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    I am never sure when to start a new topic and when to add. but here goes. I am now getting ready to load Sys X on my Dual 500. It currently has 9.1 on it and the Drive is NOT partitioned. I see from my reading that one can put 9 in a separate partition. The question is HOW big should I make it?

    If 9 is in a separate partition, can I still run in the Classic Mode?

    Can I keep the programs that run in 9.1 on the disc with OS X or should they be resident on the partition with 9.1?

    My KEY program is Microsoft Office for which I now have the OS X version. The 9.1 programs I have are things like Adobe Premier LE and some miscellaneous games and utility programs like Freeway for making web sites. (Maybe there are new tools in OS X that will do this type of thing).

    I currently own Norton Anti Virus. Is this a program that should be on my system to protect from viruses. If so do I need to upgrade to a newer version designed for X ?
    Also would it also protect the 9.1 portion of the system as well? Oh yes I have Norton Utilities as well, is there a need for a Sys X version of this? If not then should I have the 9.1 version loaded on to help with finding problems with that portion of my system?

    Would you advise loading Conflict Catcher to help with monitoring the extensions on the 9.2 version of the OS on the new machine, or is this now obsolete?

    One last thing I am having trouble finding out. I am trying to move my outlook express 5.0 into the new System X Entorage. I have managed to move my email addresses and my bookmarks, but I cannot seem to get my old mail to move. I save a lot of my old mail for reference purposes. Does anyone know which files I need and how to get them on to the new computer from my G3.

    Fred


    [This message has been edited by alahag (edited 19 April 2002).]

  10. #10
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    If you want some help crossing over to OSX from OS9 or 8.6, take a look at this tidbits article about utilities that restore some neat OS9 funtions to OSX http://db.tidbits.com/getbits.acgi?tbart=06763
    Also, when I was first getting used to OSX, I partitioned my drive so that I could have a OS9 only drive and a drive with OSX and OS so that I could give the classic mode a try. I found i hardly used classic, instead I would restart in the OS9 partition. There is a neat way to do this, hold down the option key while starting the machine and you will get a choice of which system you want to start with, so long as they are on separate partitions.
    I do not use any virus software at all and have never found the need. As far as utilities for OSX, you can probably get by using your OS9 programs by running them from the OS9 partition, another reason to go that route, the Disk Warrior web site even recommends this approach in order to sue their program on an OSX machine, guess they haven't gotten around to porting over to OSX.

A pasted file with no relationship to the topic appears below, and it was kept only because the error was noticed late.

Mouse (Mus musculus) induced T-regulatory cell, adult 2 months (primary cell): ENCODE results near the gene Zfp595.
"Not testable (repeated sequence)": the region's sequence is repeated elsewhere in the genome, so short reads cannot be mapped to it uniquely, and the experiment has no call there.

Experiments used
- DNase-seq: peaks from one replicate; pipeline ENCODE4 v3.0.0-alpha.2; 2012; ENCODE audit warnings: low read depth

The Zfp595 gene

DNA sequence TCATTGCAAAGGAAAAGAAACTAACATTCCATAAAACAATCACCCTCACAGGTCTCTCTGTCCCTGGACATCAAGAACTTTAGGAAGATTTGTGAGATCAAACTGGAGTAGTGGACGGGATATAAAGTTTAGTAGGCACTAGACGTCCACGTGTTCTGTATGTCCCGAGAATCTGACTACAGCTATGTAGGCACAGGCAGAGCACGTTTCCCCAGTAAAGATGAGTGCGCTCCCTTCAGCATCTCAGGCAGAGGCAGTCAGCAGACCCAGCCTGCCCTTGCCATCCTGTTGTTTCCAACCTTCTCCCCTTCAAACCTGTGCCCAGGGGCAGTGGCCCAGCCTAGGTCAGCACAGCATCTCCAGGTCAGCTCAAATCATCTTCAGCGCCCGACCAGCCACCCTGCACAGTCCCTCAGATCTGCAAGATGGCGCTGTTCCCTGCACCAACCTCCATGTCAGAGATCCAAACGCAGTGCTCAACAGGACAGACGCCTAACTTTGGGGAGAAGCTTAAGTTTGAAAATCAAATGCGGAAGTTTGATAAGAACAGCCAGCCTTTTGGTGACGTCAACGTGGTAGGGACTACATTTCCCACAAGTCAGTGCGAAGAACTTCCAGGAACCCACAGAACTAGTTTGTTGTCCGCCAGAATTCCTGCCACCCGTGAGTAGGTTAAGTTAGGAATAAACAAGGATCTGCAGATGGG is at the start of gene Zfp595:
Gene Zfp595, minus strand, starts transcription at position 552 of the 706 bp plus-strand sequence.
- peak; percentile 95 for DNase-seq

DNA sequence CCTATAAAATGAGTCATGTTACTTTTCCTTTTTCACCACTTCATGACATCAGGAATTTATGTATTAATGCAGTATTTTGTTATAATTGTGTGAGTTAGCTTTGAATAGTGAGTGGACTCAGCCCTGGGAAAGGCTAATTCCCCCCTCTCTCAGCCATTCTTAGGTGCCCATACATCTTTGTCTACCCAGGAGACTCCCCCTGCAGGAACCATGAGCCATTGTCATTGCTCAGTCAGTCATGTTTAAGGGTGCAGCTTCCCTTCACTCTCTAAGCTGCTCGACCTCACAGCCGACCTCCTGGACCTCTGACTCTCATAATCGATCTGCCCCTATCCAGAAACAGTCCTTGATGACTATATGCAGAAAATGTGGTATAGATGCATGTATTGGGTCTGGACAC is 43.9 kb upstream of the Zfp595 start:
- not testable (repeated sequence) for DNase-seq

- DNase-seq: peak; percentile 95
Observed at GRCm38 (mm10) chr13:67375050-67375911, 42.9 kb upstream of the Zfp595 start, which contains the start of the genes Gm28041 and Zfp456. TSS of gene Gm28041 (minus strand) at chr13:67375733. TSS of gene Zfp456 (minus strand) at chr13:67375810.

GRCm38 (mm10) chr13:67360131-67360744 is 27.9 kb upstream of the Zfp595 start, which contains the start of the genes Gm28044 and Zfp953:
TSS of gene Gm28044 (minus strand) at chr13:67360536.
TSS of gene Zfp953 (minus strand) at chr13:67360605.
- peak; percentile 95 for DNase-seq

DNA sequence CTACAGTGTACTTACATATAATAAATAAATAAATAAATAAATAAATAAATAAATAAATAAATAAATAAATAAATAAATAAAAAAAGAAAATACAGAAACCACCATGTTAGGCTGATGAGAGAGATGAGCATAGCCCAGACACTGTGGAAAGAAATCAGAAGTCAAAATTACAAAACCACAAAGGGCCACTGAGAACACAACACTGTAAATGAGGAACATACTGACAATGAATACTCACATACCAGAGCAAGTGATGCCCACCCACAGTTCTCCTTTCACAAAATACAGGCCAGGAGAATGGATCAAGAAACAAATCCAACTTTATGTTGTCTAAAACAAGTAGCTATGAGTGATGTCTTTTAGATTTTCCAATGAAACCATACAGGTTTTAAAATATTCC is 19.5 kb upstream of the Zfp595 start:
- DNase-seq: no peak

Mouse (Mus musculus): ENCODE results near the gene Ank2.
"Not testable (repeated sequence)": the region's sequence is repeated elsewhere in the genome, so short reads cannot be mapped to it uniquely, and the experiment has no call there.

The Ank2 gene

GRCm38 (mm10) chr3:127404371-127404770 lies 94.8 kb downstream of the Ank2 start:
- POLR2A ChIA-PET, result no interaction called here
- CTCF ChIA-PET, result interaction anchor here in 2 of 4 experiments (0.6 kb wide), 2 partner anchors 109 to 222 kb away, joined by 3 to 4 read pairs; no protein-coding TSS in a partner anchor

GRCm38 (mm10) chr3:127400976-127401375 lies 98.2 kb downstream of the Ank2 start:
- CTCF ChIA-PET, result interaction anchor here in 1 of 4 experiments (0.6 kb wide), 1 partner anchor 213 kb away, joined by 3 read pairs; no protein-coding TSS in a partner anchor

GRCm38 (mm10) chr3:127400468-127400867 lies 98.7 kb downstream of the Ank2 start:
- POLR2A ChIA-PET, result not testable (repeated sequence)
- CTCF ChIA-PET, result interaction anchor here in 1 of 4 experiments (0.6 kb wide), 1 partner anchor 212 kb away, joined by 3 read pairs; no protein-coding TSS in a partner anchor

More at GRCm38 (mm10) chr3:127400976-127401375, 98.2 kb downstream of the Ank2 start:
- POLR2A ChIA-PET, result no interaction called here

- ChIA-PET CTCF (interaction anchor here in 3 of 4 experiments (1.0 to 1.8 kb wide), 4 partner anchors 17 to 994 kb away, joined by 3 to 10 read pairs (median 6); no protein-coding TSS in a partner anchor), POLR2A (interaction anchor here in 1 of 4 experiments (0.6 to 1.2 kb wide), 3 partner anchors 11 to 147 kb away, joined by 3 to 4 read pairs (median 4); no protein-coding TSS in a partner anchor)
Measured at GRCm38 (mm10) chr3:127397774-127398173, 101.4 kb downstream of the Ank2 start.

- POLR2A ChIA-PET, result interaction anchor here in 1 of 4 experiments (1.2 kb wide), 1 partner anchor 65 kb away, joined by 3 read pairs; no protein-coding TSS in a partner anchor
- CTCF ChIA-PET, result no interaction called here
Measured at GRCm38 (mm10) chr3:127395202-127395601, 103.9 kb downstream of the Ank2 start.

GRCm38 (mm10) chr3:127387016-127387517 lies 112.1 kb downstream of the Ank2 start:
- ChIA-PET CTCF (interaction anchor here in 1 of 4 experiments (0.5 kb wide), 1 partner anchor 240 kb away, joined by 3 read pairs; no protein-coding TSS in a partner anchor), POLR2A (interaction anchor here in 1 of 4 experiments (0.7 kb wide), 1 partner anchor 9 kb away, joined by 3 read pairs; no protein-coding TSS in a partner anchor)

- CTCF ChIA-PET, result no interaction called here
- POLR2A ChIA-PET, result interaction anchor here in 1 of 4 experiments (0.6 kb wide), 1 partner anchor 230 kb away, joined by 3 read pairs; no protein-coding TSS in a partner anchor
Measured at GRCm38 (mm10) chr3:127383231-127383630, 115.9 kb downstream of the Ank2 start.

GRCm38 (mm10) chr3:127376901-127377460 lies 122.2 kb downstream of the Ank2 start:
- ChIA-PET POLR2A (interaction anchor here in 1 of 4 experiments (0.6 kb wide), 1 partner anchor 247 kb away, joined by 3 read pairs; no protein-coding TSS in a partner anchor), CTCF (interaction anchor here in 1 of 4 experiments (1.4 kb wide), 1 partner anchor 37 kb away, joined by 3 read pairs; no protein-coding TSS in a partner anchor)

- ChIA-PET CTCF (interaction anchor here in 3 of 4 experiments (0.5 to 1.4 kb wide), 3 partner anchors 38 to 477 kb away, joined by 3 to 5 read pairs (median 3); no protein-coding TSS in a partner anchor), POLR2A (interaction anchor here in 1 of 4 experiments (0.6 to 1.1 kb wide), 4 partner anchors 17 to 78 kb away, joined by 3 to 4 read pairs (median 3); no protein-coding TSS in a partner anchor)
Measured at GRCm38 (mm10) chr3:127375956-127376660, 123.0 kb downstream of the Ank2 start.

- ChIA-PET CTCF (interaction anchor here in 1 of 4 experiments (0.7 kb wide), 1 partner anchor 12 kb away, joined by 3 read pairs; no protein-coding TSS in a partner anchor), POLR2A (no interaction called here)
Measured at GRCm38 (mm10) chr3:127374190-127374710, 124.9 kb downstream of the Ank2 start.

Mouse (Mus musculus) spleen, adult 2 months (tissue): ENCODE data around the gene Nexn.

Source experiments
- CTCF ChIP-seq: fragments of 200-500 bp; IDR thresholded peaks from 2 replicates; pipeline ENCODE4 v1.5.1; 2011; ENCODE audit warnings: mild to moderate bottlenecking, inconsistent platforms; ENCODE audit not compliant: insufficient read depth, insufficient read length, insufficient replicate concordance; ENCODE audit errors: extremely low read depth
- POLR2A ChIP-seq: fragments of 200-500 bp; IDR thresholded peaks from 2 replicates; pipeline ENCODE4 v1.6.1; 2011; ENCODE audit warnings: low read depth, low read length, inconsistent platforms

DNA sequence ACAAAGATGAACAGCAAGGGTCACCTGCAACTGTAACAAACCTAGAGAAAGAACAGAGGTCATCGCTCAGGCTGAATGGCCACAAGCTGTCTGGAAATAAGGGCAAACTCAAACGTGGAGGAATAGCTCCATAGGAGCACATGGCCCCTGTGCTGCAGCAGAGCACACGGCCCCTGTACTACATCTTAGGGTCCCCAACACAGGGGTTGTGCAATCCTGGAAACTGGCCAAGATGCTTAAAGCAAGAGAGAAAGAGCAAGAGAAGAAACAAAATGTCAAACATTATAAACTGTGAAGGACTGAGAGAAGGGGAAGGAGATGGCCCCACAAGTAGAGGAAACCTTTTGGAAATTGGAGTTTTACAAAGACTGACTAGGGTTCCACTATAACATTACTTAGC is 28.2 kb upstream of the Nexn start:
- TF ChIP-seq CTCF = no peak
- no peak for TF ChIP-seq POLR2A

Can't help with the Entourage question, have you tried Microsoft's web support? I use the Mail program that is included with OSX and find it really very good.

  11. #11
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    Wow, I gotta say, bif said exactly what I would have said.

    I take the Classic thing a little farther. In the early days of fooling with OSX I had tons of issues with what OSX will do to my main operating OS9 system folder if I allowed OSX to startup Classic using that OS9 folder for resources. (whew, I gotta learn how to shorten up my sentences)

    The very best way to handle this is to have a separate partition, or even put it on your OSX partition, for Classic resources. You can indicate that you want Classic to load from anywhere you choose. Just don't let it choose your regular OS9 system folder.

    Now I absolutely never let Classic load. If I actually need OS9, like bif I just boot into OS9.

    AS I am writing this the likelyhood I will need OS9 just went way down, PHOTOSHOP 7 just got delivered by Airborne, YEAH!!!

    BTW, the best book I have read yet on OSX is David Pogue's Missing Manual. It's great. I have looked over/read 5 others and his is the fastest and clearest read.

    I also don't own any virus checkers. I own virtually all the Disk Utilities and a bunch if RAID utilities, TechToolPro which I seldom use. My favorite has become Disk Warrior. It will repair/protect a OSX drive you just have to boot from it or a OS9 partition. All your utilities will still work while you are in OS9 and most of the utilities will partially work from Classic. I say that because some utilities will NOT do there thing to OSX volumes structures or from within OSX, they may have problems running in Classic.

    I am almost completely OSX now, especially with Photoshop here at last. YOu should plan to dump OS9, it's a dead end. History.

    MAIL: You can, from the menu bar in Mail App, pull down a Import Mailboxes. That will import and add to your OSX files any of your mail from OS9. At least from Netscape.

    Have fun, OSX is the brave new world.

    Rick

  12. #12
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    Thanks for the help. I notice that nobody mentioned a size for the partition that I set up for OS 9. The Hard Drive on my dual 500 is 40GB.